Prose & Poetry - War Poetry of S J Robinson - Fallen in Action

Australian wounded in dressing station at Passchendaele, 1917 Reproduced within this area of the site are present-day First World War poems written by S. J. Robinson.  Click here for an introduction to the poems.

Fallen in Action

They said he had fallen, fallen from grace:
Deserted the line, without a trace
They said he was a Coward, deserving to die
We know he was ill, so you tell us why

He'd fought at Wipers, Mons and The Somme:
Won medals for bravery, slogged on and on:
Lost friends, lost a brother, but not once at all
Shirked from his duty, let courage stall

Then last night in a barrage, the Germans advanced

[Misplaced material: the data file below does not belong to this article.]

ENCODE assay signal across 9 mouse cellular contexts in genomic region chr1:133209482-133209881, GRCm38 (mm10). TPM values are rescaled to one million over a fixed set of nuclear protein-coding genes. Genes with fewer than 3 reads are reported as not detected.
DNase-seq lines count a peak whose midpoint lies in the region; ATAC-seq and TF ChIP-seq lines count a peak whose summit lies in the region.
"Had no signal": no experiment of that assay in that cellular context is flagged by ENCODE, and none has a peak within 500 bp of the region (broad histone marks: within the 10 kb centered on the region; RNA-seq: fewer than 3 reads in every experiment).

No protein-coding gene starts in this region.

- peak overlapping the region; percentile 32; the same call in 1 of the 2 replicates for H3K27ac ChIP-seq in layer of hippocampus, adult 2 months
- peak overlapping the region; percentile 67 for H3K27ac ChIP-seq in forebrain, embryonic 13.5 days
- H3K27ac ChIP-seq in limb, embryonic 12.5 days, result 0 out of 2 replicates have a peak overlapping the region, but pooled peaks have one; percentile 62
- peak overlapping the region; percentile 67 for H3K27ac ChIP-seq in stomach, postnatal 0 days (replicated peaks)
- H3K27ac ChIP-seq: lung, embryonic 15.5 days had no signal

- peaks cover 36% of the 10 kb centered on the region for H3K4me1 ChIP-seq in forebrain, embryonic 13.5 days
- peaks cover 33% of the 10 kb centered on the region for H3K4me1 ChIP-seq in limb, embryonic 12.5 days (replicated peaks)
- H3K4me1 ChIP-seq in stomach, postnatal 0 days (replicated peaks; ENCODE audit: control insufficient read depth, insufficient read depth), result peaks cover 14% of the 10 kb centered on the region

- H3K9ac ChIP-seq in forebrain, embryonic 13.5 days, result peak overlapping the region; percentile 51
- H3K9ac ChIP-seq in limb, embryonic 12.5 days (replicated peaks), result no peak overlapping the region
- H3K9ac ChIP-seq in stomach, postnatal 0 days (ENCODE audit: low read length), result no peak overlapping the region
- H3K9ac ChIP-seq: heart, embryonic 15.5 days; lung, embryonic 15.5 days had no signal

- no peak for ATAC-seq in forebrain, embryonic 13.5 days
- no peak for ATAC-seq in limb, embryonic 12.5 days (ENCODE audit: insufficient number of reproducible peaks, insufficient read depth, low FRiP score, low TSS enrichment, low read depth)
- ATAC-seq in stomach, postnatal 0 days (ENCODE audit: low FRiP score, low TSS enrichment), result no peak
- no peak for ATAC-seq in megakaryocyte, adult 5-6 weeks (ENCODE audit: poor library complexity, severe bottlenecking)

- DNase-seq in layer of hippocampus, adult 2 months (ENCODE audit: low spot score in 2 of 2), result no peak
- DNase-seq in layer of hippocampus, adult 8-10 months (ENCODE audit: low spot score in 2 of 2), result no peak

He blocked their way, gave comrades a chance,
Ran back to the lines to call for some aid
So more senseless slaughter could be allayed

But he couldn't run, couldn't move, couldn't speak
When he saw his mate, blown to bits in a breach.
Should have been used to it? Been Prepared?
He was only nineteen-no wonder he's scared

They say he ran, deserted his station
A total disgrace to battalion and nation
No trial was given, 'Shellshock' dismissed
Though they'd never even tried to enlist

They'll shoot him at dawn, it'll say on his grave
Not mention the number of lives that he saved
But could they later, go to that place
And swear that he'd fallen, fallen from grace?

"Toc Emmas" was slang for trench mortars.

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